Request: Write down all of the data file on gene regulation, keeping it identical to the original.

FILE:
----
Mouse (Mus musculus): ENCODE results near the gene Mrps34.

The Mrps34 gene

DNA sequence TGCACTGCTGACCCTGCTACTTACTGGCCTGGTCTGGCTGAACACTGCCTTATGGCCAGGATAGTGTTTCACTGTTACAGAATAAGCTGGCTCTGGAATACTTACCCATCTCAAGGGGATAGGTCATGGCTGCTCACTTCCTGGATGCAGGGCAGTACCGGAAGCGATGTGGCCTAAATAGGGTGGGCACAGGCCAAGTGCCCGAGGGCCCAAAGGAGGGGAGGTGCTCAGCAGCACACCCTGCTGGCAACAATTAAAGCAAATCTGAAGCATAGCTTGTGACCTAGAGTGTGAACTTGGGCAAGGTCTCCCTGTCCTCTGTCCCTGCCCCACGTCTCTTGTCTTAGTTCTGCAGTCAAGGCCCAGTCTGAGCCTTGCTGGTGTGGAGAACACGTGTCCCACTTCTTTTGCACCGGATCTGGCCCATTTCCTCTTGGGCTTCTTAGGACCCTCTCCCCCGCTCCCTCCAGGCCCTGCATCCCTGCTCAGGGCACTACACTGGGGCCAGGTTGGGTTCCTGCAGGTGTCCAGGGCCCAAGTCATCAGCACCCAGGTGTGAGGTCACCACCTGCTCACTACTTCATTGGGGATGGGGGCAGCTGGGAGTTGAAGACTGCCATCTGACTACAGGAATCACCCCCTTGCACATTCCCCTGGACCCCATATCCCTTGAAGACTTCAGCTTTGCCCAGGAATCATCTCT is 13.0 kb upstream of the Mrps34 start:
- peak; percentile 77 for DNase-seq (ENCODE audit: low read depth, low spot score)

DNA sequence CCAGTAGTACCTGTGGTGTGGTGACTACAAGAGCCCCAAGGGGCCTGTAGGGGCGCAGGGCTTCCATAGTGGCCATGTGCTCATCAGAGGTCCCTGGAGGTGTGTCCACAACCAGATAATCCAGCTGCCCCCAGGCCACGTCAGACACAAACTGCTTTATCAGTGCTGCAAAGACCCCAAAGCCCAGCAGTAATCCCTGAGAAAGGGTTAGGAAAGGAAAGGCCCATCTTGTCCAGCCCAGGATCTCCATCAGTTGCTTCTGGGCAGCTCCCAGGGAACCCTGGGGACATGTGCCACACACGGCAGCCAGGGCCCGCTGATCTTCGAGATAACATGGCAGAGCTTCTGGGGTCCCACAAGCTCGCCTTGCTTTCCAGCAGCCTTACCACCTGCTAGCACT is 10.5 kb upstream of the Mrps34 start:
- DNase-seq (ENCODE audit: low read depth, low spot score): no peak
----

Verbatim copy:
Mouse (Mus musculus): ENCODE results near the gene Mrps34.

The Mrps34 gene

DNA sequence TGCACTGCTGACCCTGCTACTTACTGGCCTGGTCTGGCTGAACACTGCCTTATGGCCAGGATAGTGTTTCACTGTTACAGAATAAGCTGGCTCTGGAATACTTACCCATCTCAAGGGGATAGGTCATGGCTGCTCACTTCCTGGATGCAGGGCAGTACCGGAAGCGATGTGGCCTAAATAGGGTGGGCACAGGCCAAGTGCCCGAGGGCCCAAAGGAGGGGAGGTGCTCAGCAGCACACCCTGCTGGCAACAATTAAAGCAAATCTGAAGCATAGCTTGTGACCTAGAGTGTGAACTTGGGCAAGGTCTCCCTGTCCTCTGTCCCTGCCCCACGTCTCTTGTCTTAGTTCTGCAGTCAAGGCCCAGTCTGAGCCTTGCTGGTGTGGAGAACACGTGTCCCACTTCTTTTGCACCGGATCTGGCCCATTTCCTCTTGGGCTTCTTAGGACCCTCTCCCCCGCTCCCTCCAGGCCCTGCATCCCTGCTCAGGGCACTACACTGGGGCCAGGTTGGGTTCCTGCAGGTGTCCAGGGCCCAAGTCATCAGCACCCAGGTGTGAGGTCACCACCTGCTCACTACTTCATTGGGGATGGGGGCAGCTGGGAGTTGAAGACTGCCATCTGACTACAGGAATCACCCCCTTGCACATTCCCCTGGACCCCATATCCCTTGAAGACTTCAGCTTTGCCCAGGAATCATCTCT is 13.0 kb upstream of the Mrps34 start:
- peak; percentile 77 for DNase-seq (ENCODE audit: low read depth, low spot score)

DNA sequence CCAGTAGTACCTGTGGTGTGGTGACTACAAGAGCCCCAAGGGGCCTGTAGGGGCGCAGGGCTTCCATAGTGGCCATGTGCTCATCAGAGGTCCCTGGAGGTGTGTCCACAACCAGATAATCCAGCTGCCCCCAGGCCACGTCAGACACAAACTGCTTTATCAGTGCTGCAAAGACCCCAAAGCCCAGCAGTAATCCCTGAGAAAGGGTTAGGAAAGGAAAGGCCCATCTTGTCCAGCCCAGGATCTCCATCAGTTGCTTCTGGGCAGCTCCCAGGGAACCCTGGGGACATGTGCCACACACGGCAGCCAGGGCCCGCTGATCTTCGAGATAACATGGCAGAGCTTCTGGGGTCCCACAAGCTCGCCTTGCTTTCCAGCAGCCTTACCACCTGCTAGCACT is 10.5 kb upstream of the Mrps34 start:
- DNase-seq (ENCODE audit: low read depth, low spot score): no peak